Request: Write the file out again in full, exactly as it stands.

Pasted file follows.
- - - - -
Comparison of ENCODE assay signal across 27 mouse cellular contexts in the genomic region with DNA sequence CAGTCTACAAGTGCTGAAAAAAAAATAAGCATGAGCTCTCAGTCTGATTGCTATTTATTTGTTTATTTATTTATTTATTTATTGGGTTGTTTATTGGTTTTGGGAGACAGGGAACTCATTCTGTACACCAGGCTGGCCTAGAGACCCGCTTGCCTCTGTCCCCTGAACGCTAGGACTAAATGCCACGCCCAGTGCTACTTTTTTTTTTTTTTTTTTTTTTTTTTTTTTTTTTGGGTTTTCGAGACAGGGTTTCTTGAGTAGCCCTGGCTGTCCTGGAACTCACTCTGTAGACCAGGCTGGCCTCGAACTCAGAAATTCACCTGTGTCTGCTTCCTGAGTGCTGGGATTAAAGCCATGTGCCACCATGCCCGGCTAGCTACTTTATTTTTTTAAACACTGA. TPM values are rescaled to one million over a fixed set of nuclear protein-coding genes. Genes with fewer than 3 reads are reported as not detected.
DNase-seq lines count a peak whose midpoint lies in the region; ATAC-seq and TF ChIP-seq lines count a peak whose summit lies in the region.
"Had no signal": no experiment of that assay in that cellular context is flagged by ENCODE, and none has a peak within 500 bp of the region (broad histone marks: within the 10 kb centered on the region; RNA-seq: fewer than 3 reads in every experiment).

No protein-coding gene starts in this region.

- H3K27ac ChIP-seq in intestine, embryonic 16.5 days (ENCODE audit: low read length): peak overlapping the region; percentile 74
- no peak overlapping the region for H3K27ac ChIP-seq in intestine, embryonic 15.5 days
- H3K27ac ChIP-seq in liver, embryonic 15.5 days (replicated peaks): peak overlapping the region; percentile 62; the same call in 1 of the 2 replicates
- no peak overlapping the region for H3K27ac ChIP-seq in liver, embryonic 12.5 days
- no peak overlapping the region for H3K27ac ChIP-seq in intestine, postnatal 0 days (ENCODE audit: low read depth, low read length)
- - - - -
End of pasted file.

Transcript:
Comparison of ENCODE assay signal across 27 mouse cellular contexts in the genomic region with DNA sequence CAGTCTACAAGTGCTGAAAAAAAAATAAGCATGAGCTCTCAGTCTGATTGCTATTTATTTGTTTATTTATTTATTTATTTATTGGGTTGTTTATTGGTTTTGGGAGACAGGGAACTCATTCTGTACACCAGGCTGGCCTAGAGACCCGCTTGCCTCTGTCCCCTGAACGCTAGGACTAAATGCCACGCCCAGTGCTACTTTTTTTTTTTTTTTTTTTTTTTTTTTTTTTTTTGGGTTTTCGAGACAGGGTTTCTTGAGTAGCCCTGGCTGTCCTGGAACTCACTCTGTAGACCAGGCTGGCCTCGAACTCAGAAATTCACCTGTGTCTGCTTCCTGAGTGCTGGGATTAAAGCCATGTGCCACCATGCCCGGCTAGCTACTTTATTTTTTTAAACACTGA. TPM values are rescaled to one million over a fixed set of nuclear protein-coding genes. Genes with fewer than 3 reads are reported as not detected.
DNase-seq lines count a peak whose midpoint lies in the region; ATAC-seq and TF ChIP-seq lines count a peak whose summit lies in the region.
"Had no signal": no experiment of that assay in that cellular context is flagged by ENCODE, and none has a peak within 500 bp of the region (broad histone marks: within the 10 kb centered on the region; RNA-seq: fewer than 3 reads in every experiment).

No protein-coding gene starts in this region.

- H3K27ac ChIP-seq in intestine, embryonic 16.5 days (ENCODE audit: low read length): peak overlapping the region; percentile 74
- no peak overlapping the region for H3K27ac ChIP-seq in intestine, embryonic 15.5 days
- H3K27ac ChIP-seq in liver, embryonic 15.5 days (replicated peaks): peak overlapping the region; percentile 62; the same call in 1 of the 2 replicates
- no peak overlapping the region for H3K27ac ChIP-seq in liver, embryonic 12.5 days
- no peak overlapping the region for H3K27ac ChIP-seq in intestine, postnatal 0 days (ENCODE audit: low read depth, low read length)